Getting accepted at any medical school can be challenging, but there are ways to ensure your application receives the attention it deserves. These tips can help you gain admission at either of Mississippi’s medical schools. 

Start Your Application Early 

Starting your application as early as possible ensures you’ll have enough time to gather the materials you need. It also gives you time to polish all of your materials, so any mishaps or setbacks won’t derail you.

Remember, you’ll need to write a personal statement as part of the AMCAS or AACOMAS applications; you want to give yourself enough time to craft a compelling narrative. 

Achieve a High GPA and MCAT Score

A high GPA and MCAT score strengthens every medical school application. These metrics show academic excellence and that you can handle the rigorous instruction med school has to offer.

An excellent way to check your standing is to look at class profile data if available. For example, University of Mississippi medical school students on average score a 504 on the MCAT and boast a 3.7 GPA. If your scores and GPA look similar, you can expect that they won’t hold your application back. 

At William Carey University College of Osteopathic Medicine, the admissions committee looks for students with a competitive application: MCAT scores above 500, a 3.4 BCPM GPA, and an overall GPA of 3.4 or 3.5 to be competitive. 

Choose Recommenders Carefully and Ask for Letters ASAP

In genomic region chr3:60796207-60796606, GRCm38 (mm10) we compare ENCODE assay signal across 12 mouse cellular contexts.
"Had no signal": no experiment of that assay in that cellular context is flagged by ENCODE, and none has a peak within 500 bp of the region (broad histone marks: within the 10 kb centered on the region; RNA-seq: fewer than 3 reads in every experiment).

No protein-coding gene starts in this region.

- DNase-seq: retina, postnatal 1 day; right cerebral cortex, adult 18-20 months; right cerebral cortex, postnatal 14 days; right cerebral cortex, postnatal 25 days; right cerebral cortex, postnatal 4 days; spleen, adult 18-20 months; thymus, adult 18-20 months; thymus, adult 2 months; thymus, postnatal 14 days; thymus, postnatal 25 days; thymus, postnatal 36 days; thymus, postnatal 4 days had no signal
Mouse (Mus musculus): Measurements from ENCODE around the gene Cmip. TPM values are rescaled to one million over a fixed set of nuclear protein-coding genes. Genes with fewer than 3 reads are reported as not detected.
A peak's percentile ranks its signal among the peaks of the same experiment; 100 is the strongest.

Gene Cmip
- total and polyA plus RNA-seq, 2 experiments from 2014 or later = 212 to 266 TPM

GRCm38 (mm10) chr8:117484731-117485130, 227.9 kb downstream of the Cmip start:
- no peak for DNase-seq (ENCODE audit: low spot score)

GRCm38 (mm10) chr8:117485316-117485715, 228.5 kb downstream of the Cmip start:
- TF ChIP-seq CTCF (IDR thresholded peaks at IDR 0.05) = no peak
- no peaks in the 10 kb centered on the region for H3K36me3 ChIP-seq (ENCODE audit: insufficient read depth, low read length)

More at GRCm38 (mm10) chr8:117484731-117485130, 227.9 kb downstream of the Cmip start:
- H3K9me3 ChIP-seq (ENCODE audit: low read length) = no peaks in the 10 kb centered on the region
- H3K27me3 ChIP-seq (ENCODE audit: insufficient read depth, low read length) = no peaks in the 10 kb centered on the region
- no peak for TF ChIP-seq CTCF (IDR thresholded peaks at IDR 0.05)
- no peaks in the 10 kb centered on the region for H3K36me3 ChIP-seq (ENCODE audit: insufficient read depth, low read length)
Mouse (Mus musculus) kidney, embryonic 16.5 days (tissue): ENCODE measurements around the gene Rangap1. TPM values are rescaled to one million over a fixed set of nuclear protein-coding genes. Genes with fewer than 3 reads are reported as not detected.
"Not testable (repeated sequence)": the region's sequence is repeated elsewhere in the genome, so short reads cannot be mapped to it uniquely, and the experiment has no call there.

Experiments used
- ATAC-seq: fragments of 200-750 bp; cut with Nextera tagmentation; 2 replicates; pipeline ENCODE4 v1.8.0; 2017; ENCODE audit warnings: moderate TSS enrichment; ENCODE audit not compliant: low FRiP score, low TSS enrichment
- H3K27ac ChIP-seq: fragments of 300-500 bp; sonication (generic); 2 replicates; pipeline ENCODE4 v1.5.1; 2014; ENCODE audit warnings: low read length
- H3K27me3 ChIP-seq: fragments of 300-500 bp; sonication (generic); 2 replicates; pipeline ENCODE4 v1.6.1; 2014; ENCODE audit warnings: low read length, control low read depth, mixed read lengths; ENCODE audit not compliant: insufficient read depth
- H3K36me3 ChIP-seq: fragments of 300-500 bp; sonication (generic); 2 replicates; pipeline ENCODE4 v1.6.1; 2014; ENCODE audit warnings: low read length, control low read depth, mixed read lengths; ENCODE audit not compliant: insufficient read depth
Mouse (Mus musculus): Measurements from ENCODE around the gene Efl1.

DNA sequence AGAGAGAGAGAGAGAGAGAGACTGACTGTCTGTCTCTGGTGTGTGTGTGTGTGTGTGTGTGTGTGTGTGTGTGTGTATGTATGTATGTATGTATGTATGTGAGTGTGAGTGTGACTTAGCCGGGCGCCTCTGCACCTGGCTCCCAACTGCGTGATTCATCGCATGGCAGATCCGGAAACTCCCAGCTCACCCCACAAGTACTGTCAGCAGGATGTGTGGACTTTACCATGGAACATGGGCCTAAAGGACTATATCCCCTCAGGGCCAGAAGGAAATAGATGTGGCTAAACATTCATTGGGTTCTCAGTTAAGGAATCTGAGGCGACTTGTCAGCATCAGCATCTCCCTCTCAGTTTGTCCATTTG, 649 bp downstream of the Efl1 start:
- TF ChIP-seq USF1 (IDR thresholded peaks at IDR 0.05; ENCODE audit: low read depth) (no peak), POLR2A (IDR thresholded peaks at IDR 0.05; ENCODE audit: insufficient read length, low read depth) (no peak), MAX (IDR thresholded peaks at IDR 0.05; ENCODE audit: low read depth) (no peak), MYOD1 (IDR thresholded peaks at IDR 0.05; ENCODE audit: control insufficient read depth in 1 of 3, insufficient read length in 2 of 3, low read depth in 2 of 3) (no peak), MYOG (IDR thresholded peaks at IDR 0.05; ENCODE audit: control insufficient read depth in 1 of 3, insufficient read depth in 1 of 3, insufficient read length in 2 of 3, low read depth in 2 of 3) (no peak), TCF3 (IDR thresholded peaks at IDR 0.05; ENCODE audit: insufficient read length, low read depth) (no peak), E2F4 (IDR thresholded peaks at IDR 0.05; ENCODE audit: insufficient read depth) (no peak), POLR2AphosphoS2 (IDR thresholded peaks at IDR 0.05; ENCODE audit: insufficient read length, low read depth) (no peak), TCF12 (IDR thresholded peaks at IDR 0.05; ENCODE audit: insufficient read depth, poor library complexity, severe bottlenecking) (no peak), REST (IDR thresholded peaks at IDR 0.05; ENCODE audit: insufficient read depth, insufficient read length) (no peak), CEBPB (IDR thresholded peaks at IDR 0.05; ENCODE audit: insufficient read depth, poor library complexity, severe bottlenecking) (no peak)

Your recommendations are a crucial part of your application. Their recommendations paint a picture of you from a third-party perspective, backing up every wonderful thing you’re shared in your application. You should ask for recommendation letters as soon as possible, so your recommenders have enough time to write a stellar letter. 

Ensure you double-check admissions requirements and obtain letters from professionals each school wants to see. While the University of Mississippi gives its students some free rein on their referee, you must seek out one physician (ideally a DO) and two science professors if you apply to the Osteopathic College. Above all, ensure your recommenders can speak upon your character, your achievements, or your medical-related experience to date. 

Consider An Admissions Consultant’s Help 

Applying to medical school is a colossal step in your path to becoming a physician. It can be challenging to know when your application is ready for submission and whether or not you’ve hit the mark in every element. 

Admissions consultants take the guesswork out of the medical school application process. They can help you polish your application, give you the insight you need to tailor it to admissions committees’ preferences and ensure you represent the best, most authentic version of yourself.